IDEAS home Printed from https://ideas.repec.org/
MyIDEAS: Login to save this article or follow this journal

Education, Endogenous Human Capital, and Monetary Economic Growth with MIU Approach

  • Wei-Bin Zhang

    ()

    (Ritsumeikan Asia Pacific University, Oita-ken, Japan)

This study builds a monetary growth model with inflation policy and education. The model is a synthesis of the Uzawa-Lucas two-sector growth model and traditional monetary model with the money-in-utility (MIU) approach. We show how money, physical capital and human capital interact over time under exogenous inflation policy in a free market economy. The dynamics of the economy is described by three differential equations. We show that the monetary economic system has a saddle equilibrium point. We simulate motion of the economic system and carry out comparative statics analysis with regards to the monetary policy, propensities to save wealth and to receive education.

If you experience problems downloading a file, check if you have the proper application to view it first. In case of further problems read the IDEAS help page. Note that these files are not on the IDEAS site. Please be patient as the files may be large.

File URL: http://auco.cuni.cz/mag/article/download/id/145/type/attachment
Download Restriction: no

Article provided by Charles University Prague, Faculty of Social Sciences, Institute of Economic Studies in its journal Czech Economic Review.

Volume (Year): 7 (2013)
Issue (Month): 2 (July)
Pages: 100-118

as
in new window

Handle: RePEc:fau:aucocz:au2013_100
Contact details of provider: Postal: Opletalova 26, CZ-110 00 Prague
Phone: +420 2 222112330
Fax: +420 2 22112304
Web page: http://ies.fsv.cuni.cz/Email:


More information through EDIRC

Order Information: Web: http://auco.cuni.cz/ Email:


References listed on IDEAS
Please report citation or reference errors to , or , if you are the registered author of the cited work, log in to your RePEc Author Service profile, click on "citations" and make appropriate adjustments.:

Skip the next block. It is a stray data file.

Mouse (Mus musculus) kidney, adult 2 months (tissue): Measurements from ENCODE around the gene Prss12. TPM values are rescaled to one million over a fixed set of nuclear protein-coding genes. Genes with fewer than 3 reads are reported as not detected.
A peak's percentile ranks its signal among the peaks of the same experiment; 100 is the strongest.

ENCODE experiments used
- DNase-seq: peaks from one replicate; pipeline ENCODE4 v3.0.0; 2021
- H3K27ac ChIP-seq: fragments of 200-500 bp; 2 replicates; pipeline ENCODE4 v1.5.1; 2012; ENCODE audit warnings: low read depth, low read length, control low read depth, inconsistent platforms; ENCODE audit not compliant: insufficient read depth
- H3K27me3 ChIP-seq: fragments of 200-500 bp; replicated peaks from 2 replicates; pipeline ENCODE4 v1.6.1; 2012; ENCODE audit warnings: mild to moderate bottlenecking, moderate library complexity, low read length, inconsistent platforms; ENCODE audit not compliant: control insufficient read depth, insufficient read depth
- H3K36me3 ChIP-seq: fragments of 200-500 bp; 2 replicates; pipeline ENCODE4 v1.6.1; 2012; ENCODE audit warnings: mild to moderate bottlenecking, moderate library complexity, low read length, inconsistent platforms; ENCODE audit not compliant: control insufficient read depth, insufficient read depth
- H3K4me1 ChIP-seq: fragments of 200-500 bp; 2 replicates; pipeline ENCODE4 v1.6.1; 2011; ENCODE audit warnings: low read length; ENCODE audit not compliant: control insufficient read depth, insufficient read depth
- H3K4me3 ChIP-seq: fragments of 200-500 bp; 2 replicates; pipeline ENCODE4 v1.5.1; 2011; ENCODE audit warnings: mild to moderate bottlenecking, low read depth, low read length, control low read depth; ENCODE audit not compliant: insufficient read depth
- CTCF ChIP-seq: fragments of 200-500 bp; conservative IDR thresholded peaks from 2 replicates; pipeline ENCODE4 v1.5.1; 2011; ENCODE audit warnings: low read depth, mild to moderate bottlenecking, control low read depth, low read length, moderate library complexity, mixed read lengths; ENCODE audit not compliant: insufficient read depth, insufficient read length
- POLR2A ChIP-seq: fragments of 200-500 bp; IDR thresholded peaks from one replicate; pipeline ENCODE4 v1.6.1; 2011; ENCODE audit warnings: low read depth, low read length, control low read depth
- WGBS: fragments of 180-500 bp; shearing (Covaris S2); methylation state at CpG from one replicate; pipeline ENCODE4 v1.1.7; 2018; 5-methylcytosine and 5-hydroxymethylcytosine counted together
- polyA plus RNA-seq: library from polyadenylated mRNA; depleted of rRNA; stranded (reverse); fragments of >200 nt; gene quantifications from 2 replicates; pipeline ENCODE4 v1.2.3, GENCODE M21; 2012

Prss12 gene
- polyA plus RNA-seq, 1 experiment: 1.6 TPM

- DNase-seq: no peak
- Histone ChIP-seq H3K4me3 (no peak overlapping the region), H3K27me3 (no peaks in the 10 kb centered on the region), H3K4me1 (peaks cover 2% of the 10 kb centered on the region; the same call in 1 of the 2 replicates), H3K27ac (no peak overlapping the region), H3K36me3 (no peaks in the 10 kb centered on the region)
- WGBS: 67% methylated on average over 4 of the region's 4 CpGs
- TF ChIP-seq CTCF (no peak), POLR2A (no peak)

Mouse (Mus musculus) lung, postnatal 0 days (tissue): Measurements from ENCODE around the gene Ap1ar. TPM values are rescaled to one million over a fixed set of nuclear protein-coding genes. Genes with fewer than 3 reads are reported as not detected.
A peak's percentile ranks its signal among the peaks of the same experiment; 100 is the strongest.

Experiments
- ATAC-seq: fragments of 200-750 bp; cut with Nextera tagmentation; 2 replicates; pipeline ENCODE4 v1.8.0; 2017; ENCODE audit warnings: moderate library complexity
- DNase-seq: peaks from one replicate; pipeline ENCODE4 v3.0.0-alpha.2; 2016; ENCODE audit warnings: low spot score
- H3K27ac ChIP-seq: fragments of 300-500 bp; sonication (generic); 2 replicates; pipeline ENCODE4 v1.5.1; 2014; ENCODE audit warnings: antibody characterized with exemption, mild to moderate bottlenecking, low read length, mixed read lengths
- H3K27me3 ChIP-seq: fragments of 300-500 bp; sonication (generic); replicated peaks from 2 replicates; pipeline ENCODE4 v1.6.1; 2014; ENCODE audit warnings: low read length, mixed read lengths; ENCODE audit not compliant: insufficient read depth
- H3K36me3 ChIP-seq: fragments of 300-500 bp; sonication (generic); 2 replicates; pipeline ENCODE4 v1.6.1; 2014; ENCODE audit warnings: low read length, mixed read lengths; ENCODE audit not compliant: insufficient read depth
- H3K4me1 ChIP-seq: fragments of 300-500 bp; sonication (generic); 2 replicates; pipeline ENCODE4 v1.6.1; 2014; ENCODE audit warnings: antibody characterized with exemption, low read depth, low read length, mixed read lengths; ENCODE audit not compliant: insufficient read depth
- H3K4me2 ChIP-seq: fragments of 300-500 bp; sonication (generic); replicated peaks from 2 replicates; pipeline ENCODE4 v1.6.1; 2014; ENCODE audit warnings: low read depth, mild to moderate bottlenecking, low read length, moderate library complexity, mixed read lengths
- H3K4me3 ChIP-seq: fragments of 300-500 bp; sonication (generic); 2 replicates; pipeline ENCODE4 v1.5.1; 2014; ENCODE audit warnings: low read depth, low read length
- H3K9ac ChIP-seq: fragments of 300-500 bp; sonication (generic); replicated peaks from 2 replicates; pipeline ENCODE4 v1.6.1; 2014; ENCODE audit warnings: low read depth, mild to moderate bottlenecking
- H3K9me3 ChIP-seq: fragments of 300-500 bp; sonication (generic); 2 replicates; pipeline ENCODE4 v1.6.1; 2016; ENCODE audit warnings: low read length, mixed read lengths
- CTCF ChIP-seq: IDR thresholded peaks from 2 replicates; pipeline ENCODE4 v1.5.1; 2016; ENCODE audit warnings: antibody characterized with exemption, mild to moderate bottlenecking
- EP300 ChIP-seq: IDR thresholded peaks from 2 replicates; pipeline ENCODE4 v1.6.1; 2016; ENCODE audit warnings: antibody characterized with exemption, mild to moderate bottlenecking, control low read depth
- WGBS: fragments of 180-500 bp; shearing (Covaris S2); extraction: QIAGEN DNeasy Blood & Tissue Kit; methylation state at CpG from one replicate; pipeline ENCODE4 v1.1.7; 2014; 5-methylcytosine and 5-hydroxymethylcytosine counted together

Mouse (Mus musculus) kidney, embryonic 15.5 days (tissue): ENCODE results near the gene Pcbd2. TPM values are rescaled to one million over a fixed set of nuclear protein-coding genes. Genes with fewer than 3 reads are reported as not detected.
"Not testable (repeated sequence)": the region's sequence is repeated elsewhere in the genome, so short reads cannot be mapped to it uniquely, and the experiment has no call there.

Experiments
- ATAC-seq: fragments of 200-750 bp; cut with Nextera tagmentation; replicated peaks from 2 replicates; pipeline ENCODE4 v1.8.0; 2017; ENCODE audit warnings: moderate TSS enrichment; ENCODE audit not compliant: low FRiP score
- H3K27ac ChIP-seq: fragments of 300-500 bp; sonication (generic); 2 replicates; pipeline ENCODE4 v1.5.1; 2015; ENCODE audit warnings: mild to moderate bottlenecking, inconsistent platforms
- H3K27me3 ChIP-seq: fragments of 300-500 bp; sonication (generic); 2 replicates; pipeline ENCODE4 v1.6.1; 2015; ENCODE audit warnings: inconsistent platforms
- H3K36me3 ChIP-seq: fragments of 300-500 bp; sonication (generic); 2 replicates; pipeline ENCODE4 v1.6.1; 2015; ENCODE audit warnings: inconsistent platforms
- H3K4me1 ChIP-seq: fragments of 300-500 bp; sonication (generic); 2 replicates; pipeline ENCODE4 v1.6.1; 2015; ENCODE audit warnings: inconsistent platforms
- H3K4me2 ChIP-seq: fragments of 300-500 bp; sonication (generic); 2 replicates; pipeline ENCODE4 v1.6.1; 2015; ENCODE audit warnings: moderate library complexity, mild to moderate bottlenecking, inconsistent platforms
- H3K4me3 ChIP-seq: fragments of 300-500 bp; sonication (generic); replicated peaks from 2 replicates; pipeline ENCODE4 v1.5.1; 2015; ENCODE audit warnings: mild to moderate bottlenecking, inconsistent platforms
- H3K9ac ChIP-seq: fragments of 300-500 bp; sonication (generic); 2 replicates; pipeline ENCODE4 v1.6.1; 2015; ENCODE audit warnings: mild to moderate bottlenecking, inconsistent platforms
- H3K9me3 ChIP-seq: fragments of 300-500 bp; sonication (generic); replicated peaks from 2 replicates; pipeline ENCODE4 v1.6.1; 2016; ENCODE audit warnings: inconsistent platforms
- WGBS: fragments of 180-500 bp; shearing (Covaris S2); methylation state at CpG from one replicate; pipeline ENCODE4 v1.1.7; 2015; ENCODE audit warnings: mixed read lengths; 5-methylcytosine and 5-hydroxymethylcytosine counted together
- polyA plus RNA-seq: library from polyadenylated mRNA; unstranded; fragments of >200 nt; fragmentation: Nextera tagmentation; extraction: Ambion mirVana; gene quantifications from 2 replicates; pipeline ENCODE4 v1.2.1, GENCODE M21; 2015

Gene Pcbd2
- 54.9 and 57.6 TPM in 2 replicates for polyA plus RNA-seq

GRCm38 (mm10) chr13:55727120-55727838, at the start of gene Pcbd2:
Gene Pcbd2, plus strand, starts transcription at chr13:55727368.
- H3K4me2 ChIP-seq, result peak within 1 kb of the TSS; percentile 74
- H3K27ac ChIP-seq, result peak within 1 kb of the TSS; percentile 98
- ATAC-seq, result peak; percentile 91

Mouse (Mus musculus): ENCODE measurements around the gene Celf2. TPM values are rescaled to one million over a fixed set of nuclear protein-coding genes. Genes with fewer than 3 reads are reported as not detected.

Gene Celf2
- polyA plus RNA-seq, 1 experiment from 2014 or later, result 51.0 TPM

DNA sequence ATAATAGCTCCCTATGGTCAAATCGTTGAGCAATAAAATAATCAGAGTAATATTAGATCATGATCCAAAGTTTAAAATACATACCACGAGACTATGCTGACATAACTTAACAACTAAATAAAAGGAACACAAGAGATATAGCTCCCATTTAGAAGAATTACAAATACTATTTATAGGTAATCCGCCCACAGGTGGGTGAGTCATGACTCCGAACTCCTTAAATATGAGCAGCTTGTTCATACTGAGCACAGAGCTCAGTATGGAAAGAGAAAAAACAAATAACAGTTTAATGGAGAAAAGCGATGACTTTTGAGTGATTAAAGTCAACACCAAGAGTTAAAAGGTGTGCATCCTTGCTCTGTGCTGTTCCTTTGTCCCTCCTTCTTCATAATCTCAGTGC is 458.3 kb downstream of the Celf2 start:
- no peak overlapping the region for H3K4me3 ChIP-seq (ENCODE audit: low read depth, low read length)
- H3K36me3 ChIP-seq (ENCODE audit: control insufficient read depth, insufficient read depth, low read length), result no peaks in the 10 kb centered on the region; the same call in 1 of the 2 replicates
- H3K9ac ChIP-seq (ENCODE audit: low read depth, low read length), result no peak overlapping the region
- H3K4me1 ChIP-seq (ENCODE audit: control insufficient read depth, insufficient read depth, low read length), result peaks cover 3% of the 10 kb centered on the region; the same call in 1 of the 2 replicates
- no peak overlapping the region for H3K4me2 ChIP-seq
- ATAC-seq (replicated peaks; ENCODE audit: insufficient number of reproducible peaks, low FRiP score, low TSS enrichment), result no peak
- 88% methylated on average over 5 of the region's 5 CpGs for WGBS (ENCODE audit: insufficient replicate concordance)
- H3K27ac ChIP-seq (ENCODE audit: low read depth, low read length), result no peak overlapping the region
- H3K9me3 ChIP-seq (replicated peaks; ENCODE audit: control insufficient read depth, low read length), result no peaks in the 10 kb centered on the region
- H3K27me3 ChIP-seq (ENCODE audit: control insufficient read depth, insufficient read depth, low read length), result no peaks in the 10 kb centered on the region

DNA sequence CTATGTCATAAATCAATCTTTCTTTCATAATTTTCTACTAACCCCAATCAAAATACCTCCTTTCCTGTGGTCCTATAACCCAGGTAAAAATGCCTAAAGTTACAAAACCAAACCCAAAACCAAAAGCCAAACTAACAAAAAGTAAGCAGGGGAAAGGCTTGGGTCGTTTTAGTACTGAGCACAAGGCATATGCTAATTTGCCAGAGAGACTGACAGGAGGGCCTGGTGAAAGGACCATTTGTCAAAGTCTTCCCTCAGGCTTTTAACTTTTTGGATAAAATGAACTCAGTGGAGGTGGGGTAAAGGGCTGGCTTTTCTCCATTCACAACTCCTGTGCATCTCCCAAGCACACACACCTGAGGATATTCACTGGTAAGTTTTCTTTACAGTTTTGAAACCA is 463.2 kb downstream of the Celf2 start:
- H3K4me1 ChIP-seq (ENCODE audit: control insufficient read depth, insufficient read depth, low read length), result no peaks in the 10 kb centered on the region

as in new window
  1. Robert J. Barro, 1995. "Inflation and Economic Growth," NBER Working Papers 5326, National Bureau of Economic Research, Inc.
  2. Mikael Lindahl & Alan B. Krueger, 2001. "Education for Growth: Why and for Whom?," Journal of Economic Literature, American Economic Association, vol. 39(4), pages 1101-1136, December.
  3. Lorraine Dearden & Javier Ferri & Costas Meghir, 2000. "The effect of school quality on educational attainment and wages," IFS Working Papers W00/22, Institute for Fiscal Studies.
  4. Nancy L. Stokey & Sergio Rebelo, 1993. "Growth Effects of Flat-Rate Taxes," NBER Working Papers 4426, National Bureau of Economic Research, Inc.
  5. Solow, Robert M., 2000. "Growth Theory: An Exposition," OUP Catalogue, Oxford University Press, edition 2, number 9780195109030.
  6. Maurin, Eric, 2002. "The impact of parental income on early schooling transitions: A re-examination using data over three generations," Journal of Public Economics, Elsevier, vol. 85(3), pages 301-332, September.
  7. Eric Kam & Mohammed Mohsin, 2006. "Monetary policy and endogenous time preference," Journal of Economic Studies, Emerald Group Publishing, vol. 33(1), pages 52-67, January.
  8. Wang, Ping & Yip, Chong K., 1992. "Examining the long-run effect of money on economic growth," Journal of Macroeconomics, Elsevier, vol. 14(2), pages 359-369.
  9. Amparo Castelló-Climent & Ana Hidalgo-Cabrillana, 2011. "The Role of Educational Quality and Quantity in the Process of Economic Development," CEP Discussion Papers dp1087, Centre for Economic Performance, LSE.
  10. Edward Nelson, 2008. "Why money growth determines inflation in the long run: answering the Woodford critique," Working Papers 2008-013, Federal Reserve Bank of St. Louis.
  11. Juin-Jen Chang & Wen-Ya Chang & Ching-Chong Lai & Ping Wang, 2007. "Equilibrium Dynamics in an Endogenous Growth Model of Money and Banking," Journal of Money, Credit and Banking, Blackwell Publishing, vol. 39(7), pages 1683-1710, October.
  12. Feenstra, Robert C., 1986. "Functional equivalence between liquidity costs and the utility of money," Journal of Monetary Economics, Elsevier, vol. 17(2), pages 271-291, March.
  13. Li, Hongbin & Liu, Pak Wai & Zhang, Junsen, 2012. "Estimating returns to education using twins in urban China," Journal of Development Economics, Elsevier, vol. 97(2), pages 494-504.
  14. Wei-Bin Zhang, 2010. "Global growth, international trade patterns and national inflation policies with capital accumulation in a multi-country economy," Journal of Financial Economic Policy, Emerald Group Publishing, vol. 2(1), pages 60-79, May.